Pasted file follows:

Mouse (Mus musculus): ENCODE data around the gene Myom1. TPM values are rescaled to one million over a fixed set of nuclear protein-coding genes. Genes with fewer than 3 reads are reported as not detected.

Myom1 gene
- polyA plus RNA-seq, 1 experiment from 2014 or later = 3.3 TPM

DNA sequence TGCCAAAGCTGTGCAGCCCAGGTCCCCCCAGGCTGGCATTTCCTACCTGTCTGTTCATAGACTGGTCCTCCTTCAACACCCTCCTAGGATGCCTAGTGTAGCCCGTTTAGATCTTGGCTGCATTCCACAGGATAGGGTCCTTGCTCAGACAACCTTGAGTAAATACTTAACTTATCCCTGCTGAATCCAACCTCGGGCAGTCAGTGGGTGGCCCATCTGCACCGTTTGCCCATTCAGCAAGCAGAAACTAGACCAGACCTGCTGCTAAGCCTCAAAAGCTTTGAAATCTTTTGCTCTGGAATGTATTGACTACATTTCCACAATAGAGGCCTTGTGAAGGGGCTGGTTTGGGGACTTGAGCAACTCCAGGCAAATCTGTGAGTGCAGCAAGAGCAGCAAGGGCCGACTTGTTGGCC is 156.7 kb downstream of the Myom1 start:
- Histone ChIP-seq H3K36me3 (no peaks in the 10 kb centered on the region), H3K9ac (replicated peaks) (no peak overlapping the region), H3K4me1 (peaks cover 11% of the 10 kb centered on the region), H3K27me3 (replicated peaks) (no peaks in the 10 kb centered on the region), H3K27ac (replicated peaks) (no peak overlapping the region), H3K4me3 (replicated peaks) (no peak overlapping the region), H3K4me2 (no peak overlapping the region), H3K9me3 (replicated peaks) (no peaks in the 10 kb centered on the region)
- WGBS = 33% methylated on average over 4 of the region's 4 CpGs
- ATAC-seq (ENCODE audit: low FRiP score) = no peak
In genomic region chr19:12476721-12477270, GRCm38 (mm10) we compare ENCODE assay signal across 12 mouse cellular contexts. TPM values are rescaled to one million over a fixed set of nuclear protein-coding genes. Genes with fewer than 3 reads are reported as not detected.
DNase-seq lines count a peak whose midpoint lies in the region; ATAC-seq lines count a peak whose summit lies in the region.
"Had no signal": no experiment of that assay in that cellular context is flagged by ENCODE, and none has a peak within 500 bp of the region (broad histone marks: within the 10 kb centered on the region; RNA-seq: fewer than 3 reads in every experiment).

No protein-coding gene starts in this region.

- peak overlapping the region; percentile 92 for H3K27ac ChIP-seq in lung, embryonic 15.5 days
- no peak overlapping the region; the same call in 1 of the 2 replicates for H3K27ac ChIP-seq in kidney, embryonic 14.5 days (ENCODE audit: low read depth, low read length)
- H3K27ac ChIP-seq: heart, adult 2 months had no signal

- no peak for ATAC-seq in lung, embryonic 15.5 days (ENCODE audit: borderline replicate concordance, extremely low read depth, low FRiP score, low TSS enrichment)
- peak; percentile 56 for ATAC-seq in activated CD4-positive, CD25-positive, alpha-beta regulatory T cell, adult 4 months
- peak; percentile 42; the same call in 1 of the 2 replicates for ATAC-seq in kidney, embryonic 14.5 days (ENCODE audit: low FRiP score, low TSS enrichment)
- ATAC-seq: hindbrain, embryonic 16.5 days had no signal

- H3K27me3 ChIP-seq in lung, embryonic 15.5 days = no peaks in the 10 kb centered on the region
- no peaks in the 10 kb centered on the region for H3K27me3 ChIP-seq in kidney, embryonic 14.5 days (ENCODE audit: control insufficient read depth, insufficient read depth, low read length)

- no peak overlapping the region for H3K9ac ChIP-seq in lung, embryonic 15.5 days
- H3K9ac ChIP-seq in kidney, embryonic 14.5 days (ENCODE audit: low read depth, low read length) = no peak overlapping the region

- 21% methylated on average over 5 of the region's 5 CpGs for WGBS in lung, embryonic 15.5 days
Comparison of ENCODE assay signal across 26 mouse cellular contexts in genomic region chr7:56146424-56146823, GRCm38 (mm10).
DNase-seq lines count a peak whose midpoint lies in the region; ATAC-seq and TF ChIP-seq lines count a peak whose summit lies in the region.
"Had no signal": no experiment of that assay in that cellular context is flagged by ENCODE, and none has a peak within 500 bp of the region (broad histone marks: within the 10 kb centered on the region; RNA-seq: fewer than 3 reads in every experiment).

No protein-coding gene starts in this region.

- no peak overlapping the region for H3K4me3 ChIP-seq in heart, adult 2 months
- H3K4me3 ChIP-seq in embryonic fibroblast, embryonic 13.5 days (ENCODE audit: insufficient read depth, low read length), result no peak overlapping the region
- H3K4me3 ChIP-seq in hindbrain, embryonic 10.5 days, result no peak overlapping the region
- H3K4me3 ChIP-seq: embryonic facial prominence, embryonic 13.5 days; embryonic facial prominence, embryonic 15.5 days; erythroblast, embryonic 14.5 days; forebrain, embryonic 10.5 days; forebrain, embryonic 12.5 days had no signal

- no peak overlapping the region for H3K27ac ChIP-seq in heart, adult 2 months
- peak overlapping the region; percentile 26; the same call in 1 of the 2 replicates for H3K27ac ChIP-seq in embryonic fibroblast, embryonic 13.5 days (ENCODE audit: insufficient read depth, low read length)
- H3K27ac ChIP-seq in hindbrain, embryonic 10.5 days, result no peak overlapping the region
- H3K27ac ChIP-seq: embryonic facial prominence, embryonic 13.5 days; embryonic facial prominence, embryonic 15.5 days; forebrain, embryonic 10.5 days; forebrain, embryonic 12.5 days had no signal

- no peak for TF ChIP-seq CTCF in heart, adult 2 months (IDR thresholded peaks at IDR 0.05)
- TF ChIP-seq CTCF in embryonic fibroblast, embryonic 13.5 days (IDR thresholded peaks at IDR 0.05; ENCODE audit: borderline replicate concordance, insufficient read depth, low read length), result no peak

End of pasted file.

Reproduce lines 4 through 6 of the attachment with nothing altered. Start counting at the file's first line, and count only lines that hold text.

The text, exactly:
DNA sequence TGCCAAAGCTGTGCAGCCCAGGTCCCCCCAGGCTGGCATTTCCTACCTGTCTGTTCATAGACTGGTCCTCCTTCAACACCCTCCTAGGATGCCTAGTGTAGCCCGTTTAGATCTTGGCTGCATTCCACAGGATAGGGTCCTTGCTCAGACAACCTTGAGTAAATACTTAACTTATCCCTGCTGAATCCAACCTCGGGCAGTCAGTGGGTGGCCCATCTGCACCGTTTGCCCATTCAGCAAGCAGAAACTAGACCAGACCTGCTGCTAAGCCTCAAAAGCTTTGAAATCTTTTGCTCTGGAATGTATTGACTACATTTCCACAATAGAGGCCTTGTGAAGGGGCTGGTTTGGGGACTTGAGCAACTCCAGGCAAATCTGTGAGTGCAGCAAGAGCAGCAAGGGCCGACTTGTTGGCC is 156.7 kb downstream of the Myom1 start:
- Histone ChIP-seq H3K36me3 (no peaks in the 10 kb centered on the region), H3K9ac (replicated peaks) (no peak overlapping the region), H3K4me1 (peaks cover 11% of the 10 kb centered on the region), H3K27me3 (replicated peaks) (no peaks in the 10 kb centered on the region), H3K27ac (replicated peaks) (no peak overlapping the region), H3K4me3 (replicated peaks) (no peak overlapping the region), H3K4me2 (no peak overlapping the region), H3K9me3 (replicated peaks) (no peaks in the 10 kb centered on the region)
- WGBS = 33% methylated on average over 4 of the region's 4 CpGs